While it might seem that AI has the potential to entirely replace human labor, especially given its advantages in terms of time and cost, it falls short of rendering human translation entirely unnecessary. Machine algorithms may struggle to grasp context as comprehensively as humans, particularly in complex content. Depending on the translation's purpose, nuances that need to be considered may escape algorithmic detection. Cultural, political, and sociological nuances may play a crucial role in the intended use of the translation. There might be a desire to employ different sentence and paragraph structures in the target text compared to the original text, a necessity that becomes even more pronounced in services categorized as localization, rather than literal translation. Due to all these requirements, human translation remains indispensable.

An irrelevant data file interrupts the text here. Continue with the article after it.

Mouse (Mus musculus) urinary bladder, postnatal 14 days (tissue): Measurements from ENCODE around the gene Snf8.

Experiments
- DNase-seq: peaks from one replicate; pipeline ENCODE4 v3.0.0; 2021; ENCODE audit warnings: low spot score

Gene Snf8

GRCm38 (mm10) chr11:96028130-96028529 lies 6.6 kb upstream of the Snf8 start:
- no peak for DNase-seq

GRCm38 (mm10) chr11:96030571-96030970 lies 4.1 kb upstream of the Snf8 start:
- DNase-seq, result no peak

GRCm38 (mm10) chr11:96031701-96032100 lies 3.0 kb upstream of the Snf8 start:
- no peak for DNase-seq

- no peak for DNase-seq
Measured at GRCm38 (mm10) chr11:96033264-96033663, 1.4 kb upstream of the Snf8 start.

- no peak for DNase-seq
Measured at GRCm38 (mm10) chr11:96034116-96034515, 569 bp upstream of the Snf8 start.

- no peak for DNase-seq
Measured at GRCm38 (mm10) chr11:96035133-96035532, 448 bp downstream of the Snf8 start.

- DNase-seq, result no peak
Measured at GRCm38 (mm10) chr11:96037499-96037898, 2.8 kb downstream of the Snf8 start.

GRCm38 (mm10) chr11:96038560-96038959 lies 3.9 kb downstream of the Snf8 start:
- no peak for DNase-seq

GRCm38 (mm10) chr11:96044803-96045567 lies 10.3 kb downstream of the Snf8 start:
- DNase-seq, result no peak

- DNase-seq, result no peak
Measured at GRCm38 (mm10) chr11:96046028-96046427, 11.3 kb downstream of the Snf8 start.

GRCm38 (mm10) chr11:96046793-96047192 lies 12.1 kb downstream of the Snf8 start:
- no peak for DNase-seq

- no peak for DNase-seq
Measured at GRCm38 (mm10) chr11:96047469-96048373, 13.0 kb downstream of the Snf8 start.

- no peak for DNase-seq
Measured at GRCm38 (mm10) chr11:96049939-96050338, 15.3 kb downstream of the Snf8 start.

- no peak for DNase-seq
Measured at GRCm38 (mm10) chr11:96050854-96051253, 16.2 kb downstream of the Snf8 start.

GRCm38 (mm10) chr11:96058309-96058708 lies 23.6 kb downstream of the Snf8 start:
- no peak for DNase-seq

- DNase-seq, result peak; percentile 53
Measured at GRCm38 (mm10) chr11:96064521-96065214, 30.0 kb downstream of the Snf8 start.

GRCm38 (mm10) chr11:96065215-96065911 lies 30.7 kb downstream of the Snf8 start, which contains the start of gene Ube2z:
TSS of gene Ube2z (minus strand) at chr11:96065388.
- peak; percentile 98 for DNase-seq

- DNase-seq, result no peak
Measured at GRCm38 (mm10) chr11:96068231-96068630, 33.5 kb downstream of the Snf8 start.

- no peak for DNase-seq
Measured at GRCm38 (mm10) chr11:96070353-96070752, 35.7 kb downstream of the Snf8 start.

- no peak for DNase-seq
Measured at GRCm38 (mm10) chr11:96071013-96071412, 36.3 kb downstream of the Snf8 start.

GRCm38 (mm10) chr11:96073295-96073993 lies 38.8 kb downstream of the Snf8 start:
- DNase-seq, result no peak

For content that is not specific to a particular field of expertise and requires a general understanding, machine translation can be a quick and cost-effective solution. However, for critical translations involving private and public institutions, as well as legal or medical documents that have a significant impact on individuals' lives, seeking support from professional companies or translators is crucial. The machine might miss nuances that could lead to serious problems and incur substantial costs.